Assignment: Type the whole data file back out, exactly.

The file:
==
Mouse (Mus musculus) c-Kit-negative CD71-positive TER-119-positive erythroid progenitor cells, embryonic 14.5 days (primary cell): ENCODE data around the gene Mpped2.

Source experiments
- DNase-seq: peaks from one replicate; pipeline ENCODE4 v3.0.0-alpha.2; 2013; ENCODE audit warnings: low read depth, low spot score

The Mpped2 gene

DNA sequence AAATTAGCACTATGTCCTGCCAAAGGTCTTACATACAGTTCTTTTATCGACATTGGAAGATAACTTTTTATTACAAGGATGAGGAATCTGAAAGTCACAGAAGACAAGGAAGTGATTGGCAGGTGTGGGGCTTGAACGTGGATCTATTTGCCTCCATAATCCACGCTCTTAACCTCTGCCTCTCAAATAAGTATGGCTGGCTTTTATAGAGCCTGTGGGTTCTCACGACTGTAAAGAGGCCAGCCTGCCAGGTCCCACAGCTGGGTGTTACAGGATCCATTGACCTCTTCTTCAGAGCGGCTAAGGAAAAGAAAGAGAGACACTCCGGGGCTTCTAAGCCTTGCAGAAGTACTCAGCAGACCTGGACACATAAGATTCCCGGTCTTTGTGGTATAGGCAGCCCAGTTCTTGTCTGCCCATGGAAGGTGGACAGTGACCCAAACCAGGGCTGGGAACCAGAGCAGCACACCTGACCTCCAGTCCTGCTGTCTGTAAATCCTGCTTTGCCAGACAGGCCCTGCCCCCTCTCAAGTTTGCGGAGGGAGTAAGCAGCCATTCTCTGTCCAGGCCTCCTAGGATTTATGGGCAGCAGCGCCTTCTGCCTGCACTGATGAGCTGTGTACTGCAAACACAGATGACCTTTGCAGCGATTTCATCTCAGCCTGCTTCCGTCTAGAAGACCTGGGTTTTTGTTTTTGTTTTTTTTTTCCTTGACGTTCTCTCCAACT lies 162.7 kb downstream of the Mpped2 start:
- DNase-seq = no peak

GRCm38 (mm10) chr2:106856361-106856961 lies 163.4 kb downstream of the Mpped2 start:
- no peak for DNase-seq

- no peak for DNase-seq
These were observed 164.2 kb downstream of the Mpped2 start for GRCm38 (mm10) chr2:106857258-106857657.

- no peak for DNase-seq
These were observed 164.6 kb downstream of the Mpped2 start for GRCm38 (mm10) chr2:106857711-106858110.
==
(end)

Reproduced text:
Mouse (Mus musculus) c-Kit-negative CD71-positive TER-119-positive erythroid progenitor cells, embryonic 14.5 days (primary cell): ENCODE data around the gene Mpped2.

Source experiments
- DNase-seq: peaks from one replicate; pipeline ENCODE4 v3.0.0-alpha.2; 2013; ENCODE audit warnings: low read depth, low spot score

The Mpped2 gene

DNA sequence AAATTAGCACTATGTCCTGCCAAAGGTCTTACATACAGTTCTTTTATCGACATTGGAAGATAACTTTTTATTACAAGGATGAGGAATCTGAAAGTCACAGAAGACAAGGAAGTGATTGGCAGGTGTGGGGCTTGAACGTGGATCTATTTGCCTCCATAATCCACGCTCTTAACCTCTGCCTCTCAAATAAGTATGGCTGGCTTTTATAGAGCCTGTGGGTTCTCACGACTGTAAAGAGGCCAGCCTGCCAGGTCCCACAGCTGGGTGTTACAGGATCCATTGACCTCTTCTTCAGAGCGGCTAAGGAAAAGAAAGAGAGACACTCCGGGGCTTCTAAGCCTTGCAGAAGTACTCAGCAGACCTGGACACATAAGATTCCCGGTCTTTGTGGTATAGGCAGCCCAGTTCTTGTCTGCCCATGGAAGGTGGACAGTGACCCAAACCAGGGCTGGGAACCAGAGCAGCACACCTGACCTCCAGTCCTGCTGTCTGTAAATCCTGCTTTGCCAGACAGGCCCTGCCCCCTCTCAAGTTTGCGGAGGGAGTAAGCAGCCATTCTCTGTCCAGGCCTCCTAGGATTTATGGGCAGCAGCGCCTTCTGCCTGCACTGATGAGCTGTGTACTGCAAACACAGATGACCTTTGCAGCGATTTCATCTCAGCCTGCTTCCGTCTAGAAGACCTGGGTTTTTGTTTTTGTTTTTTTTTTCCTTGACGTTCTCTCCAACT lies 162.7 kb downstream of the Mpped2 start:
- DNase-seq = no peak

GRCm38 (mm10) chr2:106856361-106856961 lies 163.4 kb downstream of the Mpped2 start:
- no peak for DNase-seq

- no peak for DNase-seq
These were observed 164.2 kb downstream of the Mpped2 start for GRCm38 (mm10) chr2:106857258-106857657.

- no peak for DNase-seq
These were observed 164.6 kb downstream of the Mpped2 start for GRCm38 (mm10) chr2:106857711-106858110.